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Ron Paul to Federal Reserve: Open your books

November 5, 2009 |  9:20 am


In February, Texas Republican and Libertarian darling Ron Paul introduced a bill directing the U.S. comptroller general to audit the Federal Reserve's books.

Paul, who ran for president last year, wants the Fed to open the door on all of its secret transactions -- the talks with foreign banks, the deliberations on monetary policy, the activities of the Open Market Committee, and the communications with the regional reserve banks.

In the shadows of Wall Street's collapse last year, he has attracted more 300 co-sponsors, including 130 Democrats.

But this week, he charged, the provision was gutted from the landmark financial reform legislation being marked up by Barney Frank's Financial Services Committee. Paul blamed the chair of the subcommittee on monetary policy, North Carolina Democrat Mel Watt, whose Charlotte district is home to the headquarters of Bank of America, the nation's largest commercial bank.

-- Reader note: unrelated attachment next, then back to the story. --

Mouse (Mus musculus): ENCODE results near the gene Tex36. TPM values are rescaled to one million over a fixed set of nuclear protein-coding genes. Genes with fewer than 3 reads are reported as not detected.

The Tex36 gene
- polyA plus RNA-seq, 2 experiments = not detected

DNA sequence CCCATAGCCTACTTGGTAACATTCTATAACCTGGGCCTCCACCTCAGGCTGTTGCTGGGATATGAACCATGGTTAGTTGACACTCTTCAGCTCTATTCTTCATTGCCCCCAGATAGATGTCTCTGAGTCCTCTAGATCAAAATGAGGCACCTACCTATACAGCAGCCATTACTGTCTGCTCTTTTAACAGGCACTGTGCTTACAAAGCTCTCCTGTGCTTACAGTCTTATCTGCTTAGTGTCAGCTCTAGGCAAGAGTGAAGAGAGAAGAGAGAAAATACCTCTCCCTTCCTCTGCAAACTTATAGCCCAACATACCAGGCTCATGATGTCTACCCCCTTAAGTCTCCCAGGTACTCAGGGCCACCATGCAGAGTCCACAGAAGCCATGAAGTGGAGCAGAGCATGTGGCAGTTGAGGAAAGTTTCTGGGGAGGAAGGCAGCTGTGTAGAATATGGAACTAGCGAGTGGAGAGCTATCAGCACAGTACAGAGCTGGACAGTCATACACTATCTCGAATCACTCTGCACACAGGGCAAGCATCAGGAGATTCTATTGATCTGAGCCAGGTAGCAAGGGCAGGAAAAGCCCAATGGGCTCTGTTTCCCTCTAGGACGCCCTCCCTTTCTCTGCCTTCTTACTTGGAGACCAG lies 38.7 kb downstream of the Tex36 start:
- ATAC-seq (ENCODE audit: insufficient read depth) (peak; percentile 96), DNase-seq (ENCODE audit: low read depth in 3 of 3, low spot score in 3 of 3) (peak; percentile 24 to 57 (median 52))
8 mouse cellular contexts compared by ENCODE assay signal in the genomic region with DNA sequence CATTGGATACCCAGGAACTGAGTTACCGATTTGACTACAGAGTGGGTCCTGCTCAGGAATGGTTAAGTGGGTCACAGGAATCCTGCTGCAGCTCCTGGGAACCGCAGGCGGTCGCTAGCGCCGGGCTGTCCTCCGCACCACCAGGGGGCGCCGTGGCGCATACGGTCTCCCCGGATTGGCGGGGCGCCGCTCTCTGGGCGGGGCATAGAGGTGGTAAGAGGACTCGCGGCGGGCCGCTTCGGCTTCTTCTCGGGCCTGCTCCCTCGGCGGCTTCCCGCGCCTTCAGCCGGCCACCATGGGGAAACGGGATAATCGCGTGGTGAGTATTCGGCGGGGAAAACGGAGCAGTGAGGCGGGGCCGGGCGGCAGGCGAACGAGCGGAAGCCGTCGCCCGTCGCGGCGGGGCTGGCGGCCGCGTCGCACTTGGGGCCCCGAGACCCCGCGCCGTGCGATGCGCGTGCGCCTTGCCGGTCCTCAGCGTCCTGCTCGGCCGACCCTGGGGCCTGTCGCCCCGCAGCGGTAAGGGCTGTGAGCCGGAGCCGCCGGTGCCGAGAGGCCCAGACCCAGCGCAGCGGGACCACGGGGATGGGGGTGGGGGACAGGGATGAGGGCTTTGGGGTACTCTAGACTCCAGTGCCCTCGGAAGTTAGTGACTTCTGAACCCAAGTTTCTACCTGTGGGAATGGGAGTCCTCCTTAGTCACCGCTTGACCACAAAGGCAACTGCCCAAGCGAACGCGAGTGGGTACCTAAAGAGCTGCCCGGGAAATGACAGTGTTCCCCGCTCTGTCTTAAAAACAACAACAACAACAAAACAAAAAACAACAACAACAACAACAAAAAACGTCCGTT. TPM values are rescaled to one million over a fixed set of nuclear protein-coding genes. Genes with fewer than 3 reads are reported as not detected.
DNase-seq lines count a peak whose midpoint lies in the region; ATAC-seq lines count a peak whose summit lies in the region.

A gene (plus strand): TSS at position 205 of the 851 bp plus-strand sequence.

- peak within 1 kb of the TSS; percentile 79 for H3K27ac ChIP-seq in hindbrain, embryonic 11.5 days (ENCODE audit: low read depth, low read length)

Arguing that the Fed is hiding the extent of U.S. dependence on printing new money, Paul -- who is hoping to get the provision restored in the bill before it gets to the House floor --  told MSNBC today that the big spending masks a serious crisis in the value of the dollar.

Critics worry that robbing the Fed of its ability to deliberate in private will result in a weakened central financial structure -- and put Congress in charge of managing the nation's money supply.

But Paul, a physician, argues that a doctor would never hide from a cancer patient the extent of his illness, and that hiding the Fed's books amounts to kidding ourselves about the impact of its policies.

"We're still kidding ourselves," he said. "You have to bite the bullet, you have to admit the truth.... It's sort of like trying to get somebody off drugs.... Keeping them on the drug -- which is  easy money, easy spending and huge deficits and all that -- that will kill the patient, and the patient for me is the dollar.... And when you see gold up at $1,100 at ounce, that's a little bit of a warning signal."

-- Johanna Neuman

Photo credit: Bleier / Getty Images

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